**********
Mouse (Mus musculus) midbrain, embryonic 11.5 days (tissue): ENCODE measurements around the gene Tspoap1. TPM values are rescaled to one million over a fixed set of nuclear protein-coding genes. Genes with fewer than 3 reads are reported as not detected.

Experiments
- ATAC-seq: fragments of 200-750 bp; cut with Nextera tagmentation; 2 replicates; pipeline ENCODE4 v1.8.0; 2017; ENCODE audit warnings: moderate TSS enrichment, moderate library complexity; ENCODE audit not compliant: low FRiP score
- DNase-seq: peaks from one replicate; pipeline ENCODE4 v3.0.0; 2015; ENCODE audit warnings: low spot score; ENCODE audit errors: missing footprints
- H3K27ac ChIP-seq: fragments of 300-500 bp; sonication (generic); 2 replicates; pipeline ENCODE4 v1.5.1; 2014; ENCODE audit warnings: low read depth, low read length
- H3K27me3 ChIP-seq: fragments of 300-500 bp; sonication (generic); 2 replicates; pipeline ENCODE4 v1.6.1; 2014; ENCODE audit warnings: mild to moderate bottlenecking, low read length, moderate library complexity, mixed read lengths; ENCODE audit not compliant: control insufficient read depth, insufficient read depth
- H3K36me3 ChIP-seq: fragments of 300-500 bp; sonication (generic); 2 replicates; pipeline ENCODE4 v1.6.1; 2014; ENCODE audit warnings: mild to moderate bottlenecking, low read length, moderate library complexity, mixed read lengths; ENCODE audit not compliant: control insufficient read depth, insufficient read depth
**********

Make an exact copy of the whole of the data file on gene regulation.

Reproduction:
Mouse (Mus musculus) midbrain, embryonic 11.5 days (tissue): ENCODE measurements around the gene Tspoap1. TPM values are rescaled to one million over a fixed set of nuclear protein-coding genes. Genes with fewer than 3 reads are reported as not detected.

Experiments
- ATAC-seq: fragments of 200-750 bp; cut with Nextera tagmentation; 2 replicates; pipeline ENCODE4 v1.8.0; 2017; ENCODE audit warnings: moderate TSS enrichment, moderate library complexity; ENCODE audit not compliant: low FRiP score
- DNase-seq: peaks from one replicate; pipeline ENCODE4 v3.0.0; 2015; ENCODE audit warnings: low spot score; ENCODE audit errors: missing footprints
- H3K27ac ChIP-seq: fragments of 300-500 bp; sonication (generic); 2 replicates; pipeline ENCODE4 v1.5.1; 2014; ENCODE audit warnings: low read depth, low read length
- H3K27me3 ChIP-seq: fragments of 300-500 bp; sonication (generic); 2 replicates; pipeline ENCODE4 v1.6.1; 2014; ENCODE audit warnings: mild to moderate bottlenecking, low read length, moderate library complexity, mixed read lengths; ENCODE audit not compliant: control insufficient read depth, insufficient read depth
- H3K36me3 ChIP-seq: fragments of 300-500 bp; sonication (generic); 2 replicates; pipeline ENCODE4 v1.6.1; 2014; ENCODE audit warnings: mild to moderate bottlenecking, low read length, moderate library complexity, mixed read lengths; ENCODE audit not compliant: control insufficient read depth, insufficient read depth